United States approves Regeneron antibody treatment given to Trump

Regeneron Pharmaceuticals Inc.'s antibody cocktail received an emergency use authorization from USA drug regulators for treatment of early COVID-19 symptoms, adding to the expanding arsenal of therapies available to physicians.

For Coronavirus treatment, the United States drug regulator has given a go-ahead for usage of antibody therapy that was used to treat President Donald Trump.

The agency said the antibodies are not authorized for patients who are hospitalized due to COVID-19 or require oxygen therapy due to COVID-19.

Trial findings released by Regeneron in October showed the drug may help treat patients outside the hospital, reducing virus levels and the need for further medical care.

There's no way to know whether the Regeneron drug helped Trump recover; he received a host of treatments and most COVID-19 patients recover on their own.

The Food and Drug Administration authorized use of the Regeneron Pharmaceuticals Inc. drug to try to prevent hospitalization and worsening disease from developing in patients with mild-to-moderate symptoms.

Hearn outside cutline at RSM Classic
Zach Johnson (65) and Bronson Burgoon (67) are Streb's nearest challengers at 14 under. He said he enjoyed the weather that was "a little bit more Colombian" on Friday.

"Regeneron now expects to have REGEN-COV2 treatment doses ready for approximately 80,000 patients by the end of November, approximately 200,000 patients by the first week of January, and approximately 300,000 patients in total by the end of January 2021", the company said in a news release Saturday. Patients with other conditions like diabetes, cardiovascular disease or chronic kidney disease also qualify for the drug. Its decision comes as US cases, hospitalizations and deaths all trend upward.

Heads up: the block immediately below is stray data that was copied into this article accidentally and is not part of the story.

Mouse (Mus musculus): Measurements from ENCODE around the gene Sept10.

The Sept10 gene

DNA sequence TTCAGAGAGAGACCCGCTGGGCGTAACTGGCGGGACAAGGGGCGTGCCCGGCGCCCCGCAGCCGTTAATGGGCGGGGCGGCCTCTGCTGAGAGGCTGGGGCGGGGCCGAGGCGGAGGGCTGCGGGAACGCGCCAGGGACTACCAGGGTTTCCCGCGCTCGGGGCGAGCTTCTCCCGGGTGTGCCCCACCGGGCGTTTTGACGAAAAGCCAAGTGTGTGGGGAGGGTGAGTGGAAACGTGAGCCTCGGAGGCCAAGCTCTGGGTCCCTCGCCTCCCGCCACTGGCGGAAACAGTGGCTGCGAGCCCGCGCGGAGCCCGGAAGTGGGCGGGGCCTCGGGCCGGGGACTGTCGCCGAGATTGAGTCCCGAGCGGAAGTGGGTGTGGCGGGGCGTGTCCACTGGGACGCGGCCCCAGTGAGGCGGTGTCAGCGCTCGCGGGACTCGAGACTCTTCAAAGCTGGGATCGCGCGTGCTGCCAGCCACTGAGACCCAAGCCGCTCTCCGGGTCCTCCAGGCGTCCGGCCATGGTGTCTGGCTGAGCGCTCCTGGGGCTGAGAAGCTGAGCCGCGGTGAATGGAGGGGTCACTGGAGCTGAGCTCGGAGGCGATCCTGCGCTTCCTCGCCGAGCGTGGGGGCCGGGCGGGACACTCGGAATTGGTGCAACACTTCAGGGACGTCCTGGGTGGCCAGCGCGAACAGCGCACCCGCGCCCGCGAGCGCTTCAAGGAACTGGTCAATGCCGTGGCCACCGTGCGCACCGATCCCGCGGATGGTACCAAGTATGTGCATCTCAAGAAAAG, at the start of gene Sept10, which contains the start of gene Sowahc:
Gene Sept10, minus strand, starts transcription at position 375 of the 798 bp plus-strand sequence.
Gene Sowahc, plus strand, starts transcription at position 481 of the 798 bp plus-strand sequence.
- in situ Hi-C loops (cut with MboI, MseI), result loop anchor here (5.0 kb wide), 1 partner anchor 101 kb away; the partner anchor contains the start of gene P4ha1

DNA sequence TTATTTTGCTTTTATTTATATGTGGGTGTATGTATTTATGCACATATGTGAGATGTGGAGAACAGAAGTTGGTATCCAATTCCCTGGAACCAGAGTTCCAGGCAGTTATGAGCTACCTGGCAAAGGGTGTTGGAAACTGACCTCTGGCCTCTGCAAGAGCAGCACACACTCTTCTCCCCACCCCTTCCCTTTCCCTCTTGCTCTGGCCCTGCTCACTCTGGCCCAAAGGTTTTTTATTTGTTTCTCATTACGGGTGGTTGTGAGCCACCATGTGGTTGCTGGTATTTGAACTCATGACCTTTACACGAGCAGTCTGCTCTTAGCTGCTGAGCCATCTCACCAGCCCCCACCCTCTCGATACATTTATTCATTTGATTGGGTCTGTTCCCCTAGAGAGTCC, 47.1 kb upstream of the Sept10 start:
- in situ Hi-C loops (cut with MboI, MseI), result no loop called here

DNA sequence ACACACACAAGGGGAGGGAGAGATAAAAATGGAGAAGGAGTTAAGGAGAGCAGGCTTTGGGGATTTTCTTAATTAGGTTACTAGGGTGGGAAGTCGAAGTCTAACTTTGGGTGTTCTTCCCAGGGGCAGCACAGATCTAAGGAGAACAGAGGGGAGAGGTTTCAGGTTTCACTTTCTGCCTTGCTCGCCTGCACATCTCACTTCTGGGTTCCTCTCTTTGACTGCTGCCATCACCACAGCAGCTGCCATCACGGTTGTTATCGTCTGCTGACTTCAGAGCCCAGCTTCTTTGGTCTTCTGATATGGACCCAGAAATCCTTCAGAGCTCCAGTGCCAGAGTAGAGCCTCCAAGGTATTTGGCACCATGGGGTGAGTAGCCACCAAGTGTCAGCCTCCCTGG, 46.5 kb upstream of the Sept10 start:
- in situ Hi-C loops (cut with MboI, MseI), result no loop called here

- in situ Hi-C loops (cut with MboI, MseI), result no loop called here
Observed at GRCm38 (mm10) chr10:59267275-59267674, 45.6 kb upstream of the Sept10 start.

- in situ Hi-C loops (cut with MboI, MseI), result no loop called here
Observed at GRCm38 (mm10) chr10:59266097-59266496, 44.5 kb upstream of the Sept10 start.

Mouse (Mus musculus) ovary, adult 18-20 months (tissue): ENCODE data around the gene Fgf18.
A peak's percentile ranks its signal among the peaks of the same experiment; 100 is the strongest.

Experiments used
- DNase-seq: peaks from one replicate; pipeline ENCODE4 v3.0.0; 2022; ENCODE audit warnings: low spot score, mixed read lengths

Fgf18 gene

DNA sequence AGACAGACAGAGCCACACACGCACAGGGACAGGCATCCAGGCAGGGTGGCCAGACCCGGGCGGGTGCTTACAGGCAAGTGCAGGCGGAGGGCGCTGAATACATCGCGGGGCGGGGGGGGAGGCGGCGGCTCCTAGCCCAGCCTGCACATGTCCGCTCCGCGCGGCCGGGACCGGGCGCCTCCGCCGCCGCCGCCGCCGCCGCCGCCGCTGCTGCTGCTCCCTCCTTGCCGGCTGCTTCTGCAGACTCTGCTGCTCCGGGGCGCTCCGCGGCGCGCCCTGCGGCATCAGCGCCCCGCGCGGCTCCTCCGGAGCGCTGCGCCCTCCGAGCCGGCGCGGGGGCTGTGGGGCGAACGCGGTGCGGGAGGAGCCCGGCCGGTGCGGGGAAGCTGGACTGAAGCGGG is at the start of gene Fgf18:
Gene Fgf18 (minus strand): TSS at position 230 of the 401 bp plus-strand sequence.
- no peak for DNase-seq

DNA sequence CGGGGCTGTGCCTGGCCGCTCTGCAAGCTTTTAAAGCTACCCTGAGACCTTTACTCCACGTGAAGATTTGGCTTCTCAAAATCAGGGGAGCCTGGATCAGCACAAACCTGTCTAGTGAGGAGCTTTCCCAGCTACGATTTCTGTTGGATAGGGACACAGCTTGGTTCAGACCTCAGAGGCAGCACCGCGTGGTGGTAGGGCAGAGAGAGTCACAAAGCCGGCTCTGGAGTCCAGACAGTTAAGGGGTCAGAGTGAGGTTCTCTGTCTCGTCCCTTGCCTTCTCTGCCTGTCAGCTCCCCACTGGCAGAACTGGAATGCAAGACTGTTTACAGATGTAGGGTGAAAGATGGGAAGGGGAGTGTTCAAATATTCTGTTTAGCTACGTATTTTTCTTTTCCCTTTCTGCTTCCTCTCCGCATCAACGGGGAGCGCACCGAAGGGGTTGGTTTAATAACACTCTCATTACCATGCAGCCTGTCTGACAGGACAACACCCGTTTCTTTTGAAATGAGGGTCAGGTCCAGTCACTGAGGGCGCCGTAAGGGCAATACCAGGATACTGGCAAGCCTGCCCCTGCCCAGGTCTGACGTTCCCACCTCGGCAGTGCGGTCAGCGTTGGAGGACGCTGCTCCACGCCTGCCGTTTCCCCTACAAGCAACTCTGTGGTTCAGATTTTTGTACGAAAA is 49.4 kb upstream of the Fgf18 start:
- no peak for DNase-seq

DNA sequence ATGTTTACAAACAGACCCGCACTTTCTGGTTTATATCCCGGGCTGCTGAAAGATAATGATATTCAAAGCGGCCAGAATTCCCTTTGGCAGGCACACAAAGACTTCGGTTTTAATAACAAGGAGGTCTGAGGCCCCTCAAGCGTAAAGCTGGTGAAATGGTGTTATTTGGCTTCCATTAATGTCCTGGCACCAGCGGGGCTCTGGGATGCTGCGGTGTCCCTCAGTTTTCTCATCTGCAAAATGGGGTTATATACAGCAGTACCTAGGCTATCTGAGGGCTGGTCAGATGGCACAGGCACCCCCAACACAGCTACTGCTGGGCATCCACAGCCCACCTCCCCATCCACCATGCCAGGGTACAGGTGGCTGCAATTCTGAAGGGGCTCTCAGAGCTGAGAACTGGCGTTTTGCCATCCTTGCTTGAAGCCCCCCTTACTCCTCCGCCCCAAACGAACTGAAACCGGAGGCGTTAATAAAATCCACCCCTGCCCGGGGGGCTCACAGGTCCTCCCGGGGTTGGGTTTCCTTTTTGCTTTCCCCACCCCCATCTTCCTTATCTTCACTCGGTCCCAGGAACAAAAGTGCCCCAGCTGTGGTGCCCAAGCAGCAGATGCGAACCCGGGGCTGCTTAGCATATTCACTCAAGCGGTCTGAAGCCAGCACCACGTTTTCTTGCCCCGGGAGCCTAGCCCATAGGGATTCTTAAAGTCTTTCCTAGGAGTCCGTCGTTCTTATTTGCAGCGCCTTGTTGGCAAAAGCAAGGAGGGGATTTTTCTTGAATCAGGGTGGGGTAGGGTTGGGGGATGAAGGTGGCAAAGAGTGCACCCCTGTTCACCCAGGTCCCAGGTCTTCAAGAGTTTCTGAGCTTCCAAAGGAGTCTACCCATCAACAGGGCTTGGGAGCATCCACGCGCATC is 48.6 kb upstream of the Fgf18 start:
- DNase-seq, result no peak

As TheBlaze reported, Carson contracted COVID-19 about two weeks ago.

There are several monoclonal antibody treatments that are in the experimental phase of testing and have not been given an emergency use authorization by the FDA.

Last month, an antibody drug developed by Regeneron against the Ebola virus received full FDA approval, the next step after an EUA.

They then harvested the immune cells that made those antibodies and grew them in a lab, in order to create a mass treatment.

Recommended News

We are pleased to provide this opportunity to share information, experiences and observations about what's in the news.
Some of the comments may be reprinted elsewhere in the site or in the newspaper.
Thank you for taking the time to offer your thoughts.